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How to Care for Your White-Lipped Python

How to Care for Your White-Lipped Python

White-lipped pythons (Leiopython albertisii) are medium-large, semi-arboreal, nocturnal snakes native to northern New Guinea. They prefer a forested habitat, often close to a body of water.

White-lipped pythons grow to 5-7’ long, with a slender but robust body, rectangular head, vertical pupils, and heat pits on the upper and lower jaws. Coloring is dark brown on top, golden on the sides, and white underneath. The head is black with gray eyes, a white lower jaw, and alternating black and white stripes on the lips. But what really makes this species stand out is its stunning iridescence in sunlight.

Although white-lipped pythons have something of a fearsome reputation, they can make vibrant pets for advanced-level keepers who know how to care for them properly. Temperament and lifespan are likely to be optimized when the animal is captive-bred rather than a wild-caught import.

How much space do white-lipped pythons need?

White-lipped pythons are extremely active snakes, and need plenty of room to stretch out and explore. Given their maximum adult size and semi-arboreal nature, the minimum appropriate enclosure for a white-lipped python must measure 7’L x 3’W x 4’H. This is, of course, just the minimum, and larger is likely to be both appreciated and well used. For the snake’s comfort, this enclosure should be front-opening and have opaque sides.

Cohabitation (keeping multiple white-lipped pythons in one enclosure) is not recommended, as this is not a social species.

Do white-lipped pythons need UVB?

White-lipped pythons are capable of surviving without access to UVB lighting, but it’s still best practice to provide UVB to promote optimal health and wellbeing. UVB gives reptiles all of the vitamin D that their bodies need, stimulates better appetite and activity, and generally allows them to be healthier than they would be without.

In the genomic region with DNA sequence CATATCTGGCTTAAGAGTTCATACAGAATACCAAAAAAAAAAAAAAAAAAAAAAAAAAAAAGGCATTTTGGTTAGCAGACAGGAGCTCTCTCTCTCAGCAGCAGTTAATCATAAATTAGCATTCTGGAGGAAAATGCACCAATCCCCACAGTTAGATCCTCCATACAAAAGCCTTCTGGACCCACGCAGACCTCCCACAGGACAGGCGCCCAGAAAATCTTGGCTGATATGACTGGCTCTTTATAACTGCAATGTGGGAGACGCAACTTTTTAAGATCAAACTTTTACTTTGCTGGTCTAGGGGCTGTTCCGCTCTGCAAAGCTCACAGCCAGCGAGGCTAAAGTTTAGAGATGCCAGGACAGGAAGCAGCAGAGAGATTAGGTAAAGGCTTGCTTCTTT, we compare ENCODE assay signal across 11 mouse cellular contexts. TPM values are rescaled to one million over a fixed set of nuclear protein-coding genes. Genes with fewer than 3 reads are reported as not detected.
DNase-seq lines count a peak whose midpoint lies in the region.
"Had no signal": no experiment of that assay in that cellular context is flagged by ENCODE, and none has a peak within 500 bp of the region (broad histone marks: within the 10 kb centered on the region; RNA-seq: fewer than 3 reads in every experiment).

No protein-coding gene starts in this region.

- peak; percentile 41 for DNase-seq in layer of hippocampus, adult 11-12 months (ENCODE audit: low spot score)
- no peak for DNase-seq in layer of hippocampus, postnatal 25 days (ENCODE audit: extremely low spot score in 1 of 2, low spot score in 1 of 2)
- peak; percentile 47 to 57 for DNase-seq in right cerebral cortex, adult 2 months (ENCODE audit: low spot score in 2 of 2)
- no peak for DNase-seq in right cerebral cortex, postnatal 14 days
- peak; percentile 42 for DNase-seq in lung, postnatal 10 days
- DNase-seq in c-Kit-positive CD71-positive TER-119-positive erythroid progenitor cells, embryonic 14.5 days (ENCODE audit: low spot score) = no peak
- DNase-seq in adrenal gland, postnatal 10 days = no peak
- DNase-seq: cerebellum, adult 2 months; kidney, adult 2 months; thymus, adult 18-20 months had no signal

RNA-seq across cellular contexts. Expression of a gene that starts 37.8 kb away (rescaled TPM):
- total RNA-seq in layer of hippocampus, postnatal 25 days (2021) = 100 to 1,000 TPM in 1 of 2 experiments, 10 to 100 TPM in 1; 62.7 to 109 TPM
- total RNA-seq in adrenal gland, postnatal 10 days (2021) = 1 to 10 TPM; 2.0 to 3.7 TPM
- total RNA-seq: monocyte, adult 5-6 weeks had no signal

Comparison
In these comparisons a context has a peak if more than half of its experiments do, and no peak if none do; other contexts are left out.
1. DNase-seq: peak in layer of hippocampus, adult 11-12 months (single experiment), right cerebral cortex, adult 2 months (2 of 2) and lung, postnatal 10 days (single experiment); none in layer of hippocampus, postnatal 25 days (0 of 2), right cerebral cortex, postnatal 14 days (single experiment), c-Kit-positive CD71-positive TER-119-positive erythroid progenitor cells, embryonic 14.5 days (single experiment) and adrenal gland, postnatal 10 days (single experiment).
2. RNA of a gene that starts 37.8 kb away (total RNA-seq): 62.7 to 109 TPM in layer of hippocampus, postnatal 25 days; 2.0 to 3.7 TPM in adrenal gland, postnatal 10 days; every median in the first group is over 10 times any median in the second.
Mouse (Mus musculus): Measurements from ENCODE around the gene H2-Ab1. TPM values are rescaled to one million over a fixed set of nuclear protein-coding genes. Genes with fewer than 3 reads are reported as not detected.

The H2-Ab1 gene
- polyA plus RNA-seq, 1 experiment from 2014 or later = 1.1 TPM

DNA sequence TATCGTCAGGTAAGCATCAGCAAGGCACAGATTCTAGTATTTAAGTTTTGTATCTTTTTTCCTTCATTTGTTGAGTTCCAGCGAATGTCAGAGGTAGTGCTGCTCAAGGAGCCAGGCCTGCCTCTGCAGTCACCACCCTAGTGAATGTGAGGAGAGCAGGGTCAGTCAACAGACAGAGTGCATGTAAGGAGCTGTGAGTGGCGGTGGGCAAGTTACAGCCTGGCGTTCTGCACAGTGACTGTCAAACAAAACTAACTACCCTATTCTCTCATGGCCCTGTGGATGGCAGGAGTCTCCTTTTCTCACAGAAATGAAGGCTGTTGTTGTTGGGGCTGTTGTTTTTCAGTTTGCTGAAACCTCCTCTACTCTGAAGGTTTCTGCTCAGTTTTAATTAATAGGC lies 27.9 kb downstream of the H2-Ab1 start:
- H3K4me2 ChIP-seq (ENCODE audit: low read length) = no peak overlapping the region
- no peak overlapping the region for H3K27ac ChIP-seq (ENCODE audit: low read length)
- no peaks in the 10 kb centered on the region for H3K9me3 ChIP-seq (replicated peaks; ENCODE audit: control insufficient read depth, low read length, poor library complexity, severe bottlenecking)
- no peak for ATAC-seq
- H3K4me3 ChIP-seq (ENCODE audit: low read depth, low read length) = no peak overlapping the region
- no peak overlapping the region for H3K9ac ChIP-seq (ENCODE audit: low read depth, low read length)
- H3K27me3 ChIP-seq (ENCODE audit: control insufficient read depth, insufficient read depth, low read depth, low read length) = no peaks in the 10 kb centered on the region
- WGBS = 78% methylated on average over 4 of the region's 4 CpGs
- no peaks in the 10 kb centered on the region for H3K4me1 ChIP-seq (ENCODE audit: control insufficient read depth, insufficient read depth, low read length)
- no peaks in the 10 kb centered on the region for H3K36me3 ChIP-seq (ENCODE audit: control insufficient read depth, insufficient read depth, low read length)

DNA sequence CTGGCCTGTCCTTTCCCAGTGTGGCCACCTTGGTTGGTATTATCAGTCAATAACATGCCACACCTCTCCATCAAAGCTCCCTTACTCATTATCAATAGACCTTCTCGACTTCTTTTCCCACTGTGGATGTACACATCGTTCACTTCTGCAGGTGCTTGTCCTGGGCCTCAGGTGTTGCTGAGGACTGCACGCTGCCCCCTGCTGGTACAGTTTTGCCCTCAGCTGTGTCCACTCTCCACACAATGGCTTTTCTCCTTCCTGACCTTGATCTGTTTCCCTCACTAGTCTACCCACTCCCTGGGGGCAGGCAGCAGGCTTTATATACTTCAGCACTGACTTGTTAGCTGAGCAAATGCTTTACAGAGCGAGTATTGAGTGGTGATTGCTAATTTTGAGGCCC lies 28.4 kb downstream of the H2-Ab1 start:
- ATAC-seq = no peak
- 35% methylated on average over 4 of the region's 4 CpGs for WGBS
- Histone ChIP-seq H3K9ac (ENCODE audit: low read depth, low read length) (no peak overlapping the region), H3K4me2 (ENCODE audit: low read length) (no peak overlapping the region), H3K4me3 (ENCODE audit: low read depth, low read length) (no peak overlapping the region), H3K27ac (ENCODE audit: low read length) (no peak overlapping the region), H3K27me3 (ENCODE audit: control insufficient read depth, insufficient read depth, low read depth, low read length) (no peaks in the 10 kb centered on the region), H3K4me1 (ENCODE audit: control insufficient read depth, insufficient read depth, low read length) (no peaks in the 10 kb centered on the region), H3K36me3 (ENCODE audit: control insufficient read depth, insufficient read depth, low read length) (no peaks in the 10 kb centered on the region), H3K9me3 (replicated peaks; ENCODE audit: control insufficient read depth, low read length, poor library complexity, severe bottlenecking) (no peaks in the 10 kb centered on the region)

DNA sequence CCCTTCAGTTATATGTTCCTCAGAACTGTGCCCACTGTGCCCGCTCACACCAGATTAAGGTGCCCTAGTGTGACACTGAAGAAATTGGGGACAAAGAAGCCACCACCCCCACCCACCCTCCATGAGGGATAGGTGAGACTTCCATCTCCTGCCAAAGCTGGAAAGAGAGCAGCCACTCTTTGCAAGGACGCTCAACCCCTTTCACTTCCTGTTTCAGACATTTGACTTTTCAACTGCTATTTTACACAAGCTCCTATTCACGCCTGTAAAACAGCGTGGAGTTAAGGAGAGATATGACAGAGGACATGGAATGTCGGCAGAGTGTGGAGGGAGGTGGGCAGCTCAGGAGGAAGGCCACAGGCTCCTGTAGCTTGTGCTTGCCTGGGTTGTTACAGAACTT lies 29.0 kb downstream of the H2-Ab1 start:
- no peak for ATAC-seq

Here are the best UVB bulbs and their appropriate basking distances for white-lipped pythons:

  • Zoo Med Reptisun T5 HO 5.0 — 9-11” (mesh), 12-14” (no mesh)
  • Arcadia Forest 6% — 9-11” (mesh), 12-14” (no mesh)

The UVB bulb should be roughly half the length of the enclosure and housed in a reflective fixture such as Arcadia or Vivarium Electronics, and placed close to the heat lamp on the warm side of the enclosure. Make sure that the fixture your UVB bulb is in does not have a clear plastic or glass bulb cover, as these materials block UVB. UVB lighting also decays over time, so make sure to replace your bulb every 12 months to maintain its performance.

Due to their equatorial origin, white-lipped pythons should receive roughly 12 hours of light year-round.

What basking temperatures do white-lipped pythons need?

Like other reptiles, white-lipped pythons are ectotherms, which means that they need a temperature gradient in their enclosure to help them regulate their metabolism and stay healthy.